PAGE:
Launching missiles is not the path to talks with the US, Haley tells North Korea

Nikki Haley, Permanent Representative of the United States to the UN and President of the Security Council for April, chairs the council’s meeting on the Situation in Libya on April 19, 2017.


By ANNA FIFIELD | The Washington Post | Published: May 14, 2017

TOKYO — If Kim Jong Un wants to meet President Donald Trump, he's going about it the wrong way, Ambassador to the United Nations Nikki Haley said Sunday after North Korea's latest missile launch.

The missile appeared to have a significantly longer range than others North Korea has tested recently, analysts said, suggesting Kim's regime had tested a new kind of rocket, perhaps a precursor to an intercontinental ballistic missile capable of reaching the mainland United States.

This latest provocation coincided with the opening of the Belt and Road Forum in Beijing, concerning Chinese president Xi Jinping's ambitious development project. This could encourage China to use its leverage over North Korea to stop the missile and nuclear tests, as Trump has been urging Xi to do.

But at the same time as talking tough, Trump has also called Kim a "smart cookie" and said he would be "honored" to meet the North Korean leader. A North Korean diplomat in charge of U.S. affairs said over the weekend that Pyongyang would hold talks with Washington "under the right conditions."

But Haley, speaking Sunday after the latest missile launch, said talks could not take place while such provocations continued.

"Having a missile test is not the way to sit down with the president because he's absolutely not going to do it," Haley told ABC News's "This Week." "Until he meets our conditions, we're not sitting down with him."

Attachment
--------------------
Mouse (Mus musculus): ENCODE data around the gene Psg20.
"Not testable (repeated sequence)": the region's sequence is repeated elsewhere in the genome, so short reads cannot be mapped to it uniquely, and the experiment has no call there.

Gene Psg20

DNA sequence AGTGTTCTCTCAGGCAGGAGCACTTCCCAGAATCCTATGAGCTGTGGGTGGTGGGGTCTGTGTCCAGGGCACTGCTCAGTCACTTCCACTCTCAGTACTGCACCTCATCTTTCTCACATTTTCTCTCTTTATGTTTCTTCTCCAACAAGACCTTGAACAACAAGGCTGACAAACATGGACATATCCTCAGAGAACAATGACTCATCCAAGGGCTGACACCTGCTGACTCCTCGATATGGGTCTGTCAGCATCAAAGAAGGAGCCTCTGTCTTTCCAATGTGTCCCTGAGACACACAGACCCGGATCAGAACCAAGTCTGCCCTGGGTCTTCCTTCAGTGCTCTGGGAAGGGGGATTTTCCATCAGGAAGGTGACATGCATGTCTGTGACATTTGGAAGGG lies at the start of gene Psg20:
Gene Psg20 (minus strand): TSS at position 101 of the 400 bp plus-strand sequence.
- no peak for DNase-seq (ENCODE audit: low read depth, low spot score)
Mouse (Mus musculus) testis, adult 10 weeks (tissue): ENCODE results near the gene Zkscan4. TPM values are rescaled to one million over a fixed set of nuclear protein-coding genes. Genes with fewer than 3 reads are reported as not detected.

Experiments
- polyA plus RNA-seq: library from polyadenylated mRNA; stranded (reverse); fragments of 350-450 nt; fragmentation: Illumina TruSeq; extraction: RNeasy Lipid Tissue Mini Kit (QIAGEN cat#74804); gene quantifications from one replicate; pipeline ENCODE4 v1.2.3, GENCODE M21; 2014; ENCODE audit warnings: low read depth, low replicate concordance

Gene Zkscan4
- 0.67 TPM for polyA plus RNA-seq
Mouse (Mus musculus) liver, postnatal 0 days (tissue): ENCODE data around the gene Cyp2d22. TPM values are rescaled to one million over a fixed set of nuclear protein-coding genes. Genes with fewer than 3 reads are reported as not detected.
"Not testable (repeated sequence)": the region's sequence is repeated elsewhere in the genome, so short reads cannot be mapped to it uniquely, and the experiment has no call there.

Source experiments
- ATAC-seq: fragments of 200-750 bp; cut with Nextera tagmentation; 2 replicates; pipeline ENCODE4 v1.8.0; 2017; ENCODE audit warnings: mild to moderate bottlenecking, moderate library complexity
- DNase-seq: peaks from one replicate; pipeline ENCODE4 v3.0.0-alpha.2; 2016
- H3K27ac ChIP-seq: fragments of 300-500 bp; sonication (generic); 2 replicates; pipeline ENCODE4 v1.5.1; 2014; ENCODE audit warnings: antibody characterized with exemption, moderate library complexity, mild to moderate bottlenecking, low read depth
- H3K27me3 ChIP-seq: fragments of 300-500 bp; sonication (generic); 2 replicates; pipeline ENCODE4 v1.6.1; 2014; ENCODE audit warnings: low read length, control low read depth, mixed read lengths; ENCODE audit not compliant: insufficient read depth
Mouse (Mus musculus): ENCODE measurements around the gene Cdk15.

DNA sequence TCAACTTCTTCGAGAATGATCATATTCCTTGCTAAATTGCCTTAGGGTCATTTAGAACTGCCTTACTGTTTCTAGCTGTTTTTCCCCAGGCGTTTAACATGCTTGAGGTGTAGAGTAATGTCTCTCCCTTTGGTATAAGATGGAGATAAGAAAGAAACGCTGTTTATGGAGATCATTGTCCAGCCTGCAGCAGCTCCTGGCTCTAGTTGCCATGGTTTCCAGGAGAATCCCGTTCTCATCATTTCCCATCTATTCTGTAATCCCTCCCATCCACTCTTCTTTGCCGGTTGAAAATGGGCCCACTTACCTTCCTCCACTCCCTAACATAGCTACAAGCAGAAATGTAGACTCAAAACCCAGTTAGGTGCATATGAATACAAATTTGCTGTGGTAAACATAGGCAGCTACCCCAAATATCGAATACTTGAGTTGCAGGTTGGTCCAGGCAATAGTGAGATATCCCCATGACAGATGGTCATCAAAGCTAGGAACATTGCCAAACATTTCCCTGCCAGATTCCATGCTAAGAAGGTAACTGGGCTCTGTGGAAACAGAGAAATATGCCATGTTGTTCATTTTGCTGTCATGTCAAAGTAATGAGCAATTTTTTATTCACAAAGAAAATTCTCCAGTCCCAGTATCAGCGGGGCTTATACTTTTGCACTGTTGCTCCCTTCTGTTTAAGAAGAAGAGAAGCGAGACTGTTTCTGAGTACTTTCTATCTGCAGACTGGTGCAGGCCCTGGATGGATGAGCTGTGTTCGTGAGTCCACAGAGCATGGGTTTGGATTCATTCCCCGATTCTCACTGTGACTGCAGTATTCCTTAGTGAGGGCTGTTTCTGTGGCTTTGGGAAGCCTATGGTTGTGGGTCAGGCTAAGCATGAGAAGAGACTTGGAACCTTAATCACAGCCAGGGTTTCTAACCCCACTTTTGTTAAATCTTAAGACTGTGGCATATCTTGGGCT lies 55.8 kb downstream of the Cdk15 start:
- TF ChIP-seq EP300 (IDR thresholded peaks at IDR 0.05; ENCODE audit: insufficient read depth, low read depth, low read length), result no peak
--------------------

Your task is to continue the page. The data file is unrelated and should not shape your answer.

Over the last couple of years, North Korea has said it would hold talks with the United States - as long as denuclearization was not on the agenda, a deal-breaker for Washington. Meanwhile, Washington has said it will not hold talks without some kind of nuclear freeze or suspension from North Korea.

That has led to a stalemate where the Obama administration and now the Trump administration have refused to talk, and the regime in Pyongyang has pressed ahead with its weapons programs.

North Korea fired a ballistic missile early Sunday, sending it from a launch site near its border with China 435 miles into the sea between the Korean Peninsula and Japan.

The U.S. military said that the flight was "not consistent" with an intercontinental ballistic missile, but it did not identify what type of missile it was.

After successful missile tests, North Korea releases photos through its state media - usually showing a beaming Kim overseeing the launch - and analysts are now waiting for photos from Sunday's launch to determine exactly what was fired.

But initial data suggested it could be the "mystery missile" that North Korea displayed during a huge parade in Pyongyang last month.

The black-and-white projectiles looked like the KN-08, an intercontinental ballistic missile, but were slightly smaller. South Korean media, citing military officials, had previously reported that North Korea was working on shorter versions of its known ICBM models.

John Schilling, an aerospace engineer who specializes in rockets, said that the missile launched Sunday was "almost certainly the 'mini KN-08.'"

David Wright, co-director of the global security program at the Union of Concerned Scientists, reached the same conclusion after studying the flight path of the missile.

It flew 435 miles but took 30 minutes to do so -- meaning that it would have reached an apogee of about 1,240 miles, Wright said.

If it had been launched on a standard trajectory, it would have a technical range of 2,800 miles, he said. This would easily put the American territory of Guam within range.

Schilling said Sunday's missile could be a "test bed" for an ICBM, being smaller than the KN-08 but using the same engines.

"If so, the ICBM program is more advanced than we had thought," Schilling said. "It will still need more testing, including a full scale version, so it's still more than a year out - but maybe not the five years we had hoped for."

North Korea's leader has said his regime is in the "final stage" of preparations to test an intercontinental ballistic missile, and while this may be North Korean bluster, with every test his engineers make a little more progress towards his goal.

Wright pointed out that other countries have taken decades to achieve Kim's aim of developing longer-range missiles. "What we see in the meantime is they are getting longer ranges than before and they are trying to scale up to intercontinental range," he said.